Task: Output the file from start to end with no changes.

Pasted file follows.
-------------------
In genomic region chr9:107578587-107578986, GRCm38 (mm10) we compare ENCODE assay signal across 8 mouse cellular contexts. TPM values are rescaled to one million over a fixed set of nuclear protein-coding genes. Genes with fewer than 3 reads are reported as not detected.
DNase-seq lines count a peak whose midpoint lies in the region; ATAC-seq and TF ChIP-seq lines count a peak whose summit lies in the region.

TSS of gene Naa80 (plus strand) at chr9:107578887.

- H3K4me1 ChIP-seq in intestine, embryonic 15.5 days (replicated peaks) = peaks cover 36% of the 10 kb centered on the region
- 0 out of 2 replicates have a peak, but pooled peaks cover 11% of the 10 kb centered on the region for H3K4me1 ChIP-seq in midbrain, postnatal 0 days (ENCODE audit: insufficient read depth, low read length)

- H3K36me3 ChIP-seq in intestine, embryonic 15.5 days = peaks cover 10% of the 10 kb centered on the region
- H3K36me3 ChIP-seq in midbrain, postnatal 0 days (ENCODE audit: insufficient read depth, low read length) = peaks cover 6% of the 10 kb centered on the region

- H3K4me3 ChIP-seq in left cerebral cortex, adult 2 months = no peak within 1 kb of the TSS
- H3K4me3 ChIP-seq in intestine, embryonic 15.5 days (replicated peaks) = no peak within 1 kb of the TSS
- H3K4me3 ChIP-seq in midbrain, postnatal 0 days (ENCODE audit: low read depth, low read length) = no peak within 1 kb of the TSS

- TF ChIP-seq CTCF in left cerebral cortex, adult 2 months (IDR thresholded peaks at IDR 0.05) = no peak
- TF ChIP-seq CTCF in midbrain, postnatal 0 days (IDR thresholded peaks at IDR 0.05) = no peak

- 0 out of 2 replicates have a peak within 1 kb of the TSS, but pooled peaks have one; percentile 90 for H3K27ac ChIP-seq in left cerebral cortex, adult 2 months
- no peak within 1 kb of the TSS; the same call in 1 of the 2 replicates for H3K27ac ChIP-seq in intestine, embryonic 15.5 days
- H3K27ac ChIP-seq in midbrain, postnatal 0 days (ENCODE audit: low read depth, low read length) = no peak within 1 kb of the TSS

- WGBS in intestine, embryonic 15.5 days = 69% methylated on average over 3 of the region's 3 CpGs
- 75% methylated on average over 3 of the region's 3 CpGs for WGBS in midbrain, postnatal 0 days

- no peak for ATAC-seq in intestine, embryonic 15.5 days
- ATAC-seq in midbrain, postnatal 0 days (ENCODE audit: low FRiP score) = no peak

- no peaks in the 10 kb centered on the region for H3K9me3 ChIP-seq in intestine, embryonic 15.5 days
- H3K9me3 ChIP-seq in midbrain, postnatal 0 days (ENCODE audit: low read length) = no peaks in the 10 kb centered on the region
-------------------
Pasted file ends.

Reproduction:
In genomic region chr9:107578587-107578986, GRCm38 (mm10) we compare ENCODE assay signal across 8 mouse cellular contexts. TPM values are rescaled to one million over a fixed set of nuclear protein-coding genes. Genes with fewer than 3 reads are reported as not detected.
DNase-seq lines count a peak whose midpoint lies in the region; ATAC-seq and TF ChIP-seq lines count a peak whose summit lies in the region.

TSS of gene Naa80 (plus strand) at chr9:107578887.

- H3K4me1 ChIP-seq in intestine, embryonic 15.5 days (replicated peaks) = peaks cover 36% of the 10 kb centered on the region
- 0 out of 2 replicates have a peak, but pooled peaks cover 11% of the 10 kb centered on the region for H3K4me1 ChIP-seq in midbrain, postnatal 0 days (ENCODE audit: insufficient read depth, low read length)

- H3K36me3 ChIP-seq in intestine, embryonic 15.5 days = peaks cover 10% of the 10 kb centered on the region
- H3K36me3 ChIP-seq in midbrain, postnatal 0 days (ENCODE audit: insufficient read depth, low read length) = peaks cover 6% of the 10 kb centered on the region

- H3K4me3 ChIP-seq in left cerebral cortex, adult 2 months = no peak within 1 kb of the TSS
- H3K4me3 ChIP-seq in intestine, embryonic 15.5 days (replicated peaks) = no peak within 1 kb of the TSS
- H3K4me3 ChIP-seq in midbrain, postnatal 0 days (ENCODE audit: low read depth, low read length) = no peak within 1 kb of the TSS

- TF ChIP-seq CTCF in left cerebral cortex, adult 2 months (IDR thresholded peaks at IDR 0.05) = no peak
- TF ChIP-seq CTCF in midbrain, postnatal 0 days (IDR thresholded peaks at IDR 0.05) = no peak

- 0 out of 2 replicates have a peak within 1 kb of the TSS, but pooled peaks have one; percentile 90 for H3K27ac ChIP-seq in left cerebral cortex, adult 2 months
- no peak within 1 kb of the TSS; the same call in 1 of the 2 replicates for H3K27ac ChIP-seq in intestine, embryonic 15.5 days
- H3K27ac ChIP-seq in midbrain, postnatal 0 days (ENCODE audit: low read depth, low read length) = no peak within 1 kb of the TSS

- WGBS in intestine, embryonic 15.5 days = 69% methylated on average over 3 of the region's 3 CpGs
- 75% methylated on average over 3 of the region's 3 CpGs for WGBS in midbrain, postnatal 0 days

- no peak for ATAC-seq in intestine, embryonic 15.5 days
- ATAC-seq in midbrain, postnatal 0 days (ENCODE audit: low FRiP score) = no peak

- no peaks in the 10 kb centered on the region for H3K9me3 ChIP-seq in intestine, embryonic 15.5 days
- H3K9me3 ChIP-seq in midbrain, postnatal 0 days (ENCODE audit: low read length) = no peaks in the 10 kb centered on the region